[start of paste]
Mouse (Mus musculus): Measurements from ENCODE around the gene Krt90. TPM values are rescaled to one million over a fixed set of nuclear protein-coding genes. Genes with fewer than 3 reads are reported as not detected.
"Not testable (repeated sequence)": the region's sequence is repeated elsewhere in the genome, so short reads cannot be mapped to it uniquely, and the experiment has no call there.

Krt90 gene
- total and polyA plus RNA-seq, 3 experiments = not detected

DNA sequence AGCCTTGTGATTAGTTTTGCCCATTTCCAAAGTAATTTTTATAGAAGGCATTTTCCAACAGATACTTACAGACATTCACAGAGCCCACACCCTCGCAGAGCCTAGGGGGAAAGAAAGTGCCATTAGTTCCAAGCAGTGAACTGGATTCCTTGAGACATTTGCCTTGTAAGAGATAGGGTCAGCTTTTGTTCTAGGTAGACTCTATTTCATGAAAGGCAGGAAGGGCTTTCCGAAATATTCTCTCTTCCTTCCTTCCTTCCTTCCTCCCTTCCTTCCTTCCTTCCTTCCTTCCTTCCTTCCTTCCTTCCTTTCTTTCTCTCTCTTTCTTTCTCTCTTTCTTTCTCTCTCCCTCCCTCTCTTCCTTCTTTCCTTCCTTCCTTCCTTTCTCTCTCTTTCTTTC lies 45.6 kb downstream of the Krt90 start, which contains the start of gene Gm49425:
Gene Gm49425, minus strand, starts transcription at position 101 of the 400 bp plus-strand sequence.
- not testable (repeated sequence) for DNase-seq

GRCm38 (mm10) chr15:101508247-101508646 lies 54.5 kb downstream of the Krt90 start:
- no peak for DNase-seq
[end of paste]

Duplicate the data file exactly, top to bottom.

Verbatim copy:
Mouse (Mus musculus): Measurements from ENCODE around the gene Krt90. TPM values are rescaled to one million over a fixed set of nuclear protein-coding genes. Genes with fewer than 3 reads are reported as not detected.
"Not testable (repeated sequence)": the region's sequence is repeated elsewhere in the genome, so short reads cannot be mapped to it uniquely, and the experiment has no call there.

Krt90 gene
- total and polyA plus RNA-seq, 3 experiments = not detected

DNA sequence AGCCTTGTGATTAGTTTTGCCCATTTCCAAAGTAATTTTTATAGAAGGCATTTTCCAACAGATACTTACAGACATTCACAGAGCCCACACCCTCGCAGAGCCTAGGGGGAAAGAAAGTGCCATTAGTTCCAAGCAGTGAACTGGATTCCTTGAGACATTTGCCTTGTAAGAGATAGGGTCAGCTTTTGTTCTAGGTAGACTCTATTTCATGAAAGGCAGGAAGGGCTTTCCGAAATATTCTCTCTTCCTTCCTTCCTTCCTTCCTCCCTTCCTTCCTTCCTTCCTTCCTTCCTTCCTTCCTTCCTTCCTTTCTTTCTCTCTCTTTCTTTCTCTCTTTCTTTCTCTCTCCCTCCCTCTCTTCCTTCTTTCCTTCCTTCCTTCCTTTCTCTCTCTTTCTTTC lies 45.6 kb downstream of the Krt90 start, which contains the start of gene Gm49425:
Gene Gm49425, minus strand, starts transcription at position 101 of the 400 bp plus-strand sequence.
- not testable (repeated sequence) for DNase-seq

GRCm38 (mm10) chr15:101508247-101508646 lies 54.5 kb downstream of the Krt90 start:
- no peak for DNase-seq